Now my mind was filled with the myriad of trees I have seen and liked in Southern CA. I have to say that people all over CA make lots of mistakes when they choose trees for their yards. It seems most want a fast growing tree, like eucalyptus, a redwood or liquidambar. And the biggest mistake people make is they put these soon to be huge trees too close to the house. Soon this fast growing thing is messing with plumbing, uprooting porches and even sometimes casting way more shade than desired. Redwoods are not suited for SoCal and belong along the cool coast of the Pacific Northwest. The redwoods I have seen here are certainly tall, but don’t look healthy. Eucalyptus and liquidambar can be pretty, but they drop all kinds of pods, leaves and other bits of detritus year round. If you are someone who likes fruit trees, that’s great, but those trees also drop leaves, petals, and fruit—not always a desired effect. When I lived in Walnut Creek (northern CA) I loved seeing people plant fruitless mulberry trees. They are fast growing, provide terrific shade and have lovely shiny leaves. In the fall those leaves turn a brilliant yellow that drop to the ground like so much confetti. In the spring I would gather those beautiful leaves to feed to my silkworms—an added bonus when choosing to have such a tree in any yard, I think. Notice I did not say that such a tree would do well in SoCal. I have never seen one down here. If I’m honest, the tree I would most prefer to take my old tree’s place is a coast live oak. But that’s not going to happen. I don’t think you can just go and get a seedling for such a specimen tree, not to mention, such a tree is very slow growing and would probably not provide any kind of useful summer shade for at least a hundred years. So, I’ve come full circle and think another pepper would be wonderful. 

A final word about trees in California

For a time I lived in Sacramento. It is known as “The City of Trees.” If you drive around downtown, you would be struck by the many trees you see, especially in the older neighborhoods. I used to think the reason there were so many trees was because  it’s so hot in Sac in the summer. If you live there you can really benefit from cool “mature tree” shade where ever possible. That isn’t why it’s call The City of Tree. The city nick name came from a time when C.K. McClatchy, past editor of the Sacramento Bee, regularly wrote front page obituaries of trees that had died. I guess people liked the idea that trees were important enough to make headline news and the nickname stuck. I love this idea. So, in honor of my now deceased pepper tree, I honor its life in my November 7, 2020 “front page” One CA Girl post. May it rest in peace.

November 1, 2020

My son’s first look at the ocean–finished sketch, 1995 (Pencil on acetate)

Last Sunday we of the LA Urban Sketchers group were treated to a virtual demo of how to sketch heads. The talented artist who took us on this online journey was Gary Geraths. He is not only a teacher at Otis College of Art and Design, but he was also the sketch artist who sketched the court proceedings, inside and out of the LA courtroom, for the 1995 OJ Simpson trial. Do I have your attention? Wow, huh? Anyway, he is also this kind of random artist who goes way out to places like Tibet to sketch the landscape and the people. He started off sharing his many journals, which of course meant he also shared the many stories that went with his art. One journal he was particularly proud of as it had flown out of this hand as he was intermittently sketching and paddling down some rapids on one of his many river rafting trips. I was amazed that he hadn’t actually flown out of the boat with it. I was also amazed that the journal must have actually floated and he was able to find it again. I guess that was major for him as well, but he didn’t say. But he did tell us that he was very excited with how quickly the pages had dried out so he could get back to sketching on board the boat. His message was pretty clear, and that was to sketch as quickly as you can. I got the impression he was trying to tell us you need to stay focused wherever you may find yourself sketching. Be aware of your surroundings, or you might miss something. I have paddled down fast moving CA river rapids in the past. I can’t imagine taking my focus off the potentially churning water up ahead as I gripped the paddle with both hands. Putting the paddle down to take up a waterproof pen and journal would have been unthinkable to me. And even with all my concentrated effort to be part of a team of paddlers going down the rapids I have flown out of a boat a time or two. Thank goodness the people on the boat came back around to get me. And I don’t remember drying out very quickly at all!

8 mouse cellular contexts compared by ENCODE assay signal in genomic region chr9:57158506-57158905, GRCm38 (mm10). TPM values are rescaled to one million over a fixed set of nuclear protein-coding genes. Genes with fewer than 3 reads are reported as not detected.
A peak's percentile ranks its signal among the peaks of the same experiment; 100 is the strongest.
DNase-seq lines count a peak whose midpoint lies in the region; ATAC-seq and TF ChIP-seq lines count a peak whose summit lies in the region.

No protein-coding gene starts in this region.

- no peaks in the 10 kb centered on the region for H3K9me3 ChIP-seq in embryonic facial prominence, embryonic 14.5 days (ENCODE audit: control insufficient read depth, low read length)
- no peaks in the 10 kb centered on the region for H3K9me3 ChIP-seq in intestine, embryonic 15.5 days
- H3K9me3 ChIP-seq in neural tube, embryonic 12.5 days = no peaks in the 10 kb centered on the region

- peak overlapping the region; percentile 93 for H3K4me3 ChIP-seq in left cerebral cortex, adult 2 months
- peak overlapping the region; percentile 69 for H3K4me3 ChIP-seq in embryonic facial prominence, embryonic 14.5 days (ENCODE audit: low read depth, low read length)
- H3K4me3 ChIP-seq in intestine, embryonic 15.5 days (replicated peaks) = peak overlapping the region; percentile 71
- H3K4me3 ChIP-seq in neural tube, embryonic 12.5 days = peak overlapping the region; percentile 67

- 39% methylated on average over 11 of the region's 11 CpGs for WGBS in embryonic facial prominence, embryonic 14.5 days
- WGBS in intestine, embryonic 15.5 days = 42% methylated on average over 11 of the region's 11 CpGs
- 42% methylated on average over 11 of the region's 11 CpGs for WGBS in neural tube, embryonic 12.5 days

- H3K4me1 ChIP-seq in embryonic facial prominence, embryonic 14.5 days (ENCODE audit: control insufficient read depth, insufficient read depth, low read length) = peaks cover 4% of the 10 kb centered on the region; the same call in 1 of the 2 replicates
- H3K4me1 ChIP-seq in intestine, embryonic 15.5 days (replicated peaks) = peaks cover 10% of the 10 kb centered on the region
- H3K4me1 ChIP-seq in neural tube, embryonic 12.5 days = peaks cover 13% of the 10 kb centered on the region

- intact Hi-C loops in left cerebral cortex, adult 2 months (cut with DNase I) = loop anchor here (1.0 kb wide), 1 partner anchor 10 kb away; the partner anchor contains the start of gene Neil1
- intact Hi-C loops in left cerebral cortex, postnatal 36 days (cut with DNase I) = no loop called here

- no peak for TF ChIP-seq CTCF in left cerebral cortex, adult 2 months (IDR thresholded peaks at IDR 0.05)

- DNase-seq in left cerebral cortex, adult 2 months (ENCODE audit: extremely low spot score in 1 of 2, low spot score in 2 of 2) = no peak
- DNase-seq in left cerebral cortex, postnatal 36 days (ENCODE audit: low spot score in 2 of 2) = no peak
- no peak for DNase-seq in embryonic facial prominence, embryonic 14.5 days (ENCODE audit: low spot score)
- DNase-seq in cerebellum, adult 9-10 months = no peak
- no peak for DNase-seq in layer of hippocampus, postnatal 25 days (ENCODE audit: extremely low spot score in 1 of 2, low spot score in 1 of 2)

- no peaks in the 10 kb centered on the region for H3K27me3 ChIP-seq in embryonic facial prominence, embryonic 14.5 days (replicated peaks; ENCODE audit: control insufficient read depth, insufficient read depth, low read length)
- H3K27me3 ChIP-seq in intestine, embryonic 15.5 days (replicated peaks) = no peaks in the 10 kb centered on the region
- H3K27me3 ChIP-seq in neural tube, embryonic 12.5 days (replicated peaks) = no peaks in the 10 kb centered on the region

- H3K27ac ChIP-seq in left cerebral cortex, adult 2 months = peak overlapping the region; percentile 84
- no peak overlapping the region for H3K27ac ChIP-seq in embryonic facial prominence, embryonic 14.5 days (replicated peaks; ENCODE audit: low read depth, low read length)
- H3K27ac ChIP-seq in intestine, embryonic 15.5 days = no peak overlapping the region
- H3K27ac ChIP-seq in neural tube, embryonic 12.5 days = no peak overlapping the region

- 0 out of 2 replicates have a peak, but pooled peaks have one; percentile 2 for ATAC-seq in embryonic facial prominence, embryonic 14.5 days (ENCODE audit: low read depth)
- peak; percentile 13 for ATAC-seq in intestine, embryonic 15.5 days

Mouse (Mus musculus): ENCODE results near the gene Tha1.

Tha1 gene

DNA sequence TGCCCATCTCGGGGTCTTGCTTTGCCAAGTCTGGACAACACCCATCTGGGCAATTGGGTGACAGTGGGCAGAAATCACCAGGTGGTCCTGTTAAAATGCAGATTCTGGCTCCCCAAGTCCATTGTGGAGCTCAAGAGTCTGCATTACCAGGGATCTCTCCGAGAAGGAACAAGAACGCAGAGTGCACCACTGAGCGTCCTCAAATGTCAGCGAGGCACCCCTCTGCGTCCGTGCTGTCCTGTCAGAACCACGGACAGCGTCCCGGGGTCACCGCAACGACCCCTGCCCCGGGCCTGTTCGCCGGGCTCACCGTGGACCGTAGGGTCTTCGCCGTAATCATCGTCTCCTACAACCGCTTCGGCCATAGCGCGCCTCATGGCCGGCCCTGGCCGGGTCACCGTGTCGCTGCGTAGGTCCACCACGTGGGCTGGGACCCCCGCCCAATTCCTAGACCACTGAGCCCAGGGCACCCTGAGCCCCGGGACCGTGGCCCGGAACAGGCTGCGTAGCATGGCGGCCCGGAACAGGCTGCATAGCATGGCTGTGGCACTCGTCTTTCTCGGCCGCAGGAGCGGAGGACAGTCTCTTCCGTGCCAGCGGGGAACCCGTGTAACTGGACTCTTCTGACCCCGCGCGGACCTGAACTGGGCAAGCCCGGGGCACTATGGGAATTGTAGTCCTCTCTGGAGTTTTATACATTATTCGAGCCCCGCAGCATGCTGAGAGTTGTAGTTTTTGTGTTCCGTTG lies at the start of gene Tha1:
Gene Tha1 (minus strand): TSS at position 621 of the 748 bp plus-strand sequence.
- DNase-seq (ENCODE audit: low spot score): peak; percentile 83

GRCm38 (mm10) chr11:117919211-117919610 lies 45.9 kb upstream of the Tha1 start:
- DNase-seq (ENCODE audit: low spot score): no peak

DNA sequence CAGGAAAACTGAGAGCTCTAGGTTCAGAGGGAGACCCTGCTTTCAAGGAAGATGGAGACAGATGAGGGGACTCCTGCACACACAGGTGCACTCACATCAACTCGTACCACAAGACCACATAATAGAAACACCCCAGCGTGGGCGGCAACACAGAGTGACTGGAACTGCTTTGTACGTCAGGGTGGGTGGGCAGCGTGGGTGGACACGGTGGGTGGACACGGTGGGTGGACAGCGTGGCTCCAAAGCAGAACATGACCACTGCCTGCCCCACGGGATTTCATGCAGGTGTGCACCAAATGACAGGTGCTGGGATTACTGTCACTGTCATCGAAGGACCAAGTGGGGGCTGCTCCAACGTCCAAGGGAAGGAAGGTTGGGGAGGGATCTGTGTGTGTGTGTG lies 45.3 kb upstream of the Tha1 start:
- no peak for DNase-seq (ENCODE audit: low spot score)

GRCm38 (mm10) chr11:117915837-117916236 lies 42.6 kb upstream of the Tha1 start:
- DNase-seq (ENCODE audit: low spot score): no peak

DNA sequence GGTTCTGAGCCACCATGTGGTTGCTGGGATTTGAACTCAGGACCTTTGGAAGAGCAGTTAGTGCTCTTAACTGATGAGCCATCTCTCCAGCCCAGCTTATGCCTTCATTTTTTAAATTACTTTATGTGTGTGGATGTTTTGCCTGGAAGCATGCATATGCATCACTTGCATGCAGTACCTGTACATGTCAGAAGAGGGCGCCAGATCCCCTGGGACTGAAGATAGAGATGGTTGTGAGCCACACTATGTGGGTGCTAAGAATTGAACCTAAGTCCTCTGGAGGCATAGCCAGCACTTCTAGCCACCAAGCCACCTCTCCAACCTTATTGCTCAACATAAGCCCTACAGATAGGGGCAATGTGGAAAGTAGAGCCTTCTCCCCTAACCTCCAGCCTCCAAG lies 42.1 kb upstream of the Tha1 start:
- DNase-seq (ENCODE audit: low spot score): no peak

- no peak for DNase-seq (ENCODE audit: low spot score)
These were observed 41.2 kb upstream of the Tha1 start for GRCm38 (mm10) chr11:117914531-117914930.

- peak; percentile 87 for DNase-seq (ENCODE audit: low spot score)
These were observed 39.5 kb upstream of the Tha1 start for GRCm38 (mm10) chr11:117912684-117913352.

Anyway, after his unusual introduction, he got down to the business of showing us how he sketches heads. He started by telling us that he believed there were three kinds of sketches you can do when you are out in the field, or fast moving water I guess. The first kind he talked about was a finished sketch. Gary said that when making such a sketch you needed to “bring the goods.” He further explained that meant you needed to convey some kind of expression on the person’s face that shows definite skill and/or intent. I think my first pencil sketch, showing my young son’s 1995 head, would fit that description. I so remember taking this photo. He was less than a year old and it was the first time he was seeing the Pacific Ocean. The expression on his face was indescribable. You may have noticed that there is way more than just my son’s face here. But there was way more information I wanted to share with this drawing and that included his body language as well. He was pretty excited, right? Gary said that if you were going to include a human or animal in your sketch, you needed to be aware of the angle of that organism’s head, whatever kind of sketch you intended to make. He said you should be able to look at a person or animal and decide if it was 3/4, profile, full on, or some variation of one of those. I should add here that he said learning to draw hands is worth spending time on as well. Nice that both my son’s head and hands show some skill.